I often hear from pet owners that they are reluctant to walk their dogs due to various weather conditions (excessive heat, cold, snow, or rain). When the weather outside is frightful, what are some indoor options for exercising your dog?
One option is tug-of-war, but tug toys (e.g., ropes or stuffed toys) have a bad reputation because some owners believe that tugging with their dog will make their dog aggressive. It is true that you should not play tug-of-war with a dog if she is already aggressively possessive of her toys. However, if your dog has never shown aggression in the past, tug games can be played safely, as long as your dog reliably responds to the “Drop It” command.
Here’s how it works: Keep some treats in your pocket as you play. Tug for a few minutes and then, while tugging with one hand, remove a treat from your pocket with your other hand. Bring the goodie to your dog’s nose, and say, “Drop it.” It is likely that your dog will release the tug toy in exchange for the treat. When she does so, praise her and deliver the treat as you remove the tug toy. Then resume toy play. Over time, your dog will begin to release the toy as soon as she sees you moving your hand toward her with the treat (while saying “Drop it” each time). After several repetitions of this, start to say “Drop it” as soon as you reach into your pocket, then deliver the treat if she releases the toy to you. Your dog should soon release the toy at the “Drop it” command. Soon, you can start to offer praise alone for relinquishing the toy about half of the time, with praise plus treat being delivered the other half of the time. Continue to praise each time she drops the toy, but gradually reduce the number of times you actually provide a treat, so that she ultimately will drop the toy in exchange for praise alone and more tug play.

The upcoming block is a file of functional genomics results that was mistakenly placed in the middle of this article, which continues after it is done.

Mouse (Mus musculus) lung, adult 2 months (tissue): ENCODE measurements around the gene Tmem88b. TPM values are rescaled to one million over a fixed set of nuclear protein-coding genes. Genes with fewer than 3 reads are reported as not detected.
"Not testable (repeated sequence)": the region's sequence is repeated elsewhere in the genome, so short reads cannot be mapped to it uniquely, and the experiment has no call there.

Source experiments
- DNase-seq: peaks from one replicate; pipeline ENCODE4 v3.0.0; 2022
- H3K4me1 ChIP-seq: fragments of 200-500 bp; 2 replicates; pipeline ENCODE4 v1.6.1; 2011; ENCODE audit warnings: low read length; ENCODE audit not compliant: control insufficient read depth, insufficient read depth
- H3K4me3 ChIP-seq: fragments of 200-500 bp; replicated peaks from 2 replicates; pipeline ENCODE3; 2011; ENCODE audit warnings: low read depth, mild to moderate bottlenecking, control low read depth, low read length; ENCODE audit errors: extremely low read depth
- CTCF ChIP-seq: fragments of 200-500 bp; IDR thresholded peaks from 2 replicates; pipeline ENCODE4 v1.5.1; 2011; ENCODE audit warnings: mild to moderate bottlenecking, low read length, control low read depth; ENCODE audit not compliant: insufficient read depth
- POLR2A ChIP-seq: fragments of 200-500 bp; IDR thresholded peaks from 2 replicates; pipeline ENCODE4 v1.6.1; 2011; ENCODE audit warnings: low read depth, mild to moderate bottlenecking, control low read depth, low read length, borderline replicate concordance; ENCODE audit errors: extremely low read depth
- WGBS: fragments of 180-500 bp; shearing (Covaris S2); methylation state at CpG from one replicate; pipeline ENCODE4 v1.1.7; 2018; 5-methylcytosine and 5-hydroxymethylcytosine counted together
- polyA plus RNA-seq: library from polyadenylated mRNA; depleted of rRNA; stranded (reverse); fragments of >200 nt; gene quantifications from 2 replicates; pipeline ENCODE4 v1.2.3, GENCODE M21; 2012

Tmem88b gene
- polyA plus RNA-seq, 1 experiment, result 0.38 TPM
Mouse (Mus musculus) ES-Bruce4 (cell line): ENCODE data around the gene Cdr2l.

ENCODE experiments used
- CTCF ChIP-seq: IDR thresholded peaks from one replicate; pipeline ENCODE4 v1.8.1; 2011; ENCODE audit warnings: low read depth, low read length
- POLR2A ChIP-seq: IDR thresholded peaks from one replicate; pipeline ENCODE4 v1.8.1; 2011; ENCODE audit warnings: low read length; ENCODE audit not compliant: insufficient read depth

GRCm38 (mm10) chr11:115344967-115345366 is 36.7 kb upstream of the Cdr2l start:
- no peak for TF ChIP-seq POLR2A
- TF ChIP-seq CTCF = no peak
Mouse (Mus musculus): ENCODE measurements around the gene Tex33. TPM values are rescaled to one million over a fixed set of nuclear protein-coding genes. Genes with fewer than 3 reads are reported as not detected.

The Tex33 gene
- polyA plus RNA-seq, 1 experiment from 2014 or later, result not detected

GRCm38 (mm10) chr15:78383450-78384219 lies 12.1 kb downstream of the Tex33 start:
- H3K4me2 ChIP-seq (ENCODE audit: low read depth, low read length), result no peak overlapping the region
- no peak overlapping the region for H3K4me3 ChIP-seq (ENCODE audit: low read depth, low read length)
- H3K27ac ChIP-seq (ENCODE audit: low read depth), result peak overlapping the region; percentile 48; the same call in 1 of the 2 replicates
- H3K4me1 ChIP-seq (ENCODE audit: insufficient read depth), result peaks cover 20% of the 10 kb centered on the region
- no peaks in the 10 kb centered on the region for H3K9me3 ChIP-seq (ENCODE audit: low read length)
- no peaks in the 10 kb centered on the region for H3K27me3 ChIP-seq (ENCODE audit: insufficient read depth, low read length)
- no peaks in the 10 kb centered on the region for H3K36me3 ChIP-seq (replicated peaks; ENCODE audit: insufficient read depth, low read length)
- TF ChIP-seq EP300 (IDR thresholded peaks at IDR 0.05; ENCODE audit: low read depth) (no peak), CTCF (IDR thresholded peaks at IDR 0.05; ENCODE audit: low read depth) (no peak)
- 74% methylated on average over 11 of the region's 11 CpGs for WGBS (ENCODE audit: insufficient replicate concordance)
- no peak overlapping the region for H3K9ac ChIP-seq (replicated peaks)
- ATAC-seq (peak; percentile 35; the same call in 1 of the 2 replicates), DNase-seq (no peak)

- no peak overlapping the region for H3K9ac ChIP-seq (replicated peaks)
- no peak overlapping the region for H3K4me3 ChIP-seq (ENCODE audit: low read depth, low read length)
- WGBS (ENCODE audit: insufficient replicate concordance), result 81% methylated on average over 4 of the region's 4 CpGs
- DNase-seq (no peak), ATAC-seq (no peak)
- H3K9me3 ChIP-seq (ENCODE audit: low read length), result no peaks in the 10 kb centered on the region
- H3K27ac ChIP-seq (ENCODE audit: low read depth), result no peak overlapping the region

Indoor chase games are also great fun for dog and owner alike, and they are a way to provide more aerobic exercise than tug play. The same “Drop It” training can be used to teach your dog to drop a ball she has retrieved. Yet many owners find themselves chasing after their dog as she runs with the tennis ball in her mouth, refusing to relinquish it. Of course, this is great fun from the dog’s perspective, but often less so for owners. Begin to offer a treat in exchange for the ball as described above. Remember: if you quit using treats all at once, she may stop releasing the ball to you. However, if you keep her guessing as to whether she will get a treat on any particular drop of the ball, she will continue dropping in hopes of a treat each time. Of course, for many dogs, the ball is infinitely more exciting than any treat you could offer. In cases like this, you will need to get more creative in teaching the “Drop It” command. For example, you could throw her second-favorite toy and trade her when she returns for her favorite toy of all. Once your dog is reliably dropping her ball in response to your “Drop It” command, or just as soon as she reaches you before you are even able to issue the command, then you are well on your way to achieving a drop it response that is rewarded by the natural contingencies (natural consequences) of the game itself.